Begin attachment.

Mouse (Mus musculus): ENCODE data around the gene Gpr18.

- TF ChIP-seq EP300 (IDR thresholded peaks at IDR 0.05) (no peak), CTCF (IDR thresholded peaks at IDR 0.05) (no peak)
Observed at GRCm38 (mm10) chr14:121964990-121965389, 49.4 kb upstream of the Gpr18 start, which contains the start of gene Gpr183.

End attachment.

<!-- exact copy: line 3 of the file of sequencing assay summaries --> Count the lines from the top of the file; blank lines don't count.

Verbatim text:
Observed at GRCm38 (mm10) chr14:121964990-121965389, 49.4 kb upstream of the Gpr18 start, which contains the start of gene Gpr183.